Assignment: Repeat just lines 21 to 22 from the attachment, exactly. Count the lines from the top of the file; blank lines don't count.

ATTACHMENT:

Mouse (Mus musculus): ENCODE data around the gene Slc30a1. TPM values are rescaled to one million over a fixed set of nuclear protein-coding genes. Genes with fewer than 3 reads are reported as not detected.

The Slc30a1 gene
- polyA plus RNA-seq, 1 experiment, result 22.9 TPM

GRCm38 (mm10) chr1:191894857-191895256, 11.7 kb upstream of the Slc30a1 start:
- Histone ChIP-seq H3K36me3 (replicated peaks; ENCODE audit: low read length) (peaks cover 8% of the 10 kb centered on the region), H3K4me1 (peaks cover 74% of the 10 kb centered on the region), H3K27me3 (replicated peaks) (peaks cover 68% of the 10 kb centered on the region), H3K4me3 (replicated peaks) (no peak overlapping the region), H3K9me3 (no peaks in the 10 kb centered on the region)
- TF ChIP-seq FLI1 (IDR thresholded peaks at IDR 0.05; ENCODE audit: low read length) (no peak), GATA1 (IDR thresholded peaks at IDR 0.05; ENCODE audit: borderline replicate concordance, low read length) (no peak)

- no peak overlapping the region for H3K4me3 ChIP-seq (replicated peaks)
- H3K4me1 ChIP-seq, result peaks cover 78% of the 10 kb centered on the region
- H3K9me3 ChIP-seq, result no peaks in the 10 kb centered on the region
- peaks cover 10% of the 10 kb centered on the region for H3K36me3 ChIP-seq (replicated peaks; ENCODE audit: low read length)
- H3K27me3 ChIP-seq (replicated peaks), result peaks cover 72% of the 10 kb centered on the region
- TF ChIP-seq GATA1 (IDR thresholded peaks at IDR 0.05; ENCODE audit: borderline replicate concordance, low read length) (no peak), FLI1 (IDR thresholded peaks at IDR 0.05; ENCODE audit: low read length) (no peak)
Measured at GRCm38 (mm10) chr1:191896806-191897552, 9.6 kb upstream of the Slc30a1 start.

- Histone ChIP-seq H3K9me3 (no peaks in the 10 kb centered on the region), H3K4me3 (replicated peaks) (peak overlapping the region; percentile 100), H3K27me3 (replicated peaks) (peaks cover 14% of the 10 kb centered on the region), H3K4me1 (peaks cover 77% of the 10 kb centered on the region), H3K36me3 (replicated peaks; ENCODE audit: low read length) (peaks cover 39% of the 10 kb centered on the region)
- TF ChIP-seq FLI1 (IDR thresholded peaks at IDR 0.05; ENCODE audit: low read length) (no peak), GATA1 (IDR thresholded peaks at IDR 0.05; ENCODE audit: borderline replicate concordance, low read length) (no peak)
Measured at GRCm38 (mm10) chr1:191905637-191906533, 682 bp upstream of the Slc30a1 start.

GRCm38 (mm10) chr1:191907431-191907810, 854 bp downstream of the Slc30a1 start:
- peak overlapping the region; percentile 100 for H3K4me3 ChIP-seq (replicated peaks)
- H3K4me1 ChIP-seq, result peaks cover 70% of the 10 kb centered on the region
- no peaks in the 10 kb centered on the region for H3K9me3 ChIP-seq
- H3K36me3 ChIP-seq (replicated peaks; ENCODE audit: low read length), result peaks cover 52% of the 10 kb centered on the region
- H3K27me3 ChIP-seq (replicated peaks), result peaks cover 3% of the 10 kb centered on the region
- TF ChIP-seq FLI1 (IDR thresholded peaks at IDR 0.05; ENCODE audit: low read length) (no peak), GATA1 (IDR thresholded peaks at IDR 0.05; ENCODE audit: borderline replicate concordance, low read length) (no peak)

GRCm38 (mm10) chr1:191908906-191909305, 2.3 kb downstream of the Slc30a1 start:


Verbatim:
- H3K36me3 ChIP-seq (replicated peaks; ENCODE audit: low read length), result peaks cover 52% of the 10 kb centered on the region
- H3K27me3 ChIP-seq (replicated peaks), result peaks cover 3% of the 10 kb centered on the region